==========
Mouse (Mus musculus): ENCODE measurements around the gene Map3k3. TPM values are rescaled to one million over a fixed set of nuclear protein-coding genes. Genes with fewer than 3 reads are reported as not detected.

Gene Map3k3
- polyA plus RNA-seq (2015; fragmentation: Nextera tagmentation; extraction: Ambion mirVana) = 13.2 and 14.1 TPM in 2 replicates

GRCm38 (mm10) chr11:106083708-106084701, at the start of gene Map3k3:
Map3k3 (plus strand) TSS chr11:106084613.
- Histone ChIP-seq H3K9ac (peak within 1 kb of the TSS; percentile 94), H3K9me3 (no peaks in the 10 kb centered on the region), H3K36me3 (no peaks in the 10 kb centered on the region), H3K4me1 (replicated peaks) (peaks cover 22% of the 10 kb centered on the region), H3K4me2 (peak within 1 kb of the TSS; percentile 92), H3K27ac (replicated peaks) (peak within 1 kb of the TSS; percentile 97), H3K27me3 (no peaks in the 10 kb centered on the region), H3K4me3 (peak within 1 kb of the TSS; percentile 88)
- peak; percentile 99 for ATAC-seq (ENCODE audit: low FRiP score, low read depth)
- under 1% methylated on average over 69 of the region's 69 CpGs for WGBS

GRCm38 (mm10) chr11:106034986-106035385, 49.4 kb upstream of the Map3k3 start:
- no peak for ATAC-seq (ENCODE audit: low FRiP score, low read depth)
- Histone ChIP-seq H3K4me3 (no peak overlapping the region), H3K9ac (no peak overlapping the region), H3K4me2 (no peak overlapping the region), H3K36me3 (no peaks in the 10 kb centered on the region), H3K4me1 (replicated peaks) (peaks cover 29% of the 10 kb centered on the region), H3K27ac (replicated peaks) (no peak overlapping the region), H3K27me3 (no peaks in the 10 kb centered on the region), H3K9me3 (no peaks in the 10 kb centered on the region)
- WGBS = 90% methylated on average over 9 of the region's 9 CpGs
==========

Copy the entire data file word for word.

Mouse (Mus musculus): ENCODE measurements around the gene Map3k3. TPM values are rescaled to one million over a fixed set of nuclear protein-coding genes. Genes with fewer than 3 reads are reported as not detected.

Gene Map3k3
- polyA plus RNA-seq (2015; fragmentation: Nextera tagmentation; extraction: Ambion mirVana) = 13.2 and 14.1 TPM in 2 replicates

GRCm38 (mm10) chr11:106083708-106084701, at the start of gene Map3k3:
Map3k3 (plus strand) TSS chr11:106084613.
- Histone ChIP-seq H3K9ac (peak within 1 kb of the TSS; percentile 94), H3K9me3 (no peaks in the 10 kb centered on the region), H3K36me3 (no peaks in the 10 kb centered on the region), H3K4me1 (replicated peaks) (peaks cover 22% of the 10 kb centered on the region), H3K4me2 (peak within 1 kb of the TSS; percentile 92), H3K27ac (replicated peaks) (peak within 1 kb of the TSS; percentile 97), H3K27me3 (no peaks in the 10 kb centered on the region), H3K4me3 (peak within 1 kb of the TSS; percentile 88)
- peak; percentile 99 for ATAC-seq (ENCODE audit: low FRiP score, low read depth)
- under 1% methylated on average over 69 of the region's 69 CpGs for WGBS

GRCm38 (mm10) chr11:106034986-106035385, 49.4 kb upstream of the Map3k3 start:
- no peak for ATAC-seq (ENCODE audit: low FRiP score, low read depth)
- Histone ChIP-seq H3K4me3 (no peak overlapping the region), H3K9ac (no peak overlapping the region), H3K4me2 (no peak overlapping the region), H3K36me3 (no peaks in the 10 kb centered on the region), H3K4me1 (replicated peaks) (peaks cover 29% of the 10 kb centered on the region), H3K27ac (replicated peaks) (no peak overlapping the region), H3K27me3 (no peaks in the 10 kb centered on the region), H3K9me3 (no peaks in the 10 kb centered on the region)
- WGBS = 90% methylated on average over 9 of the region's 9 CpGs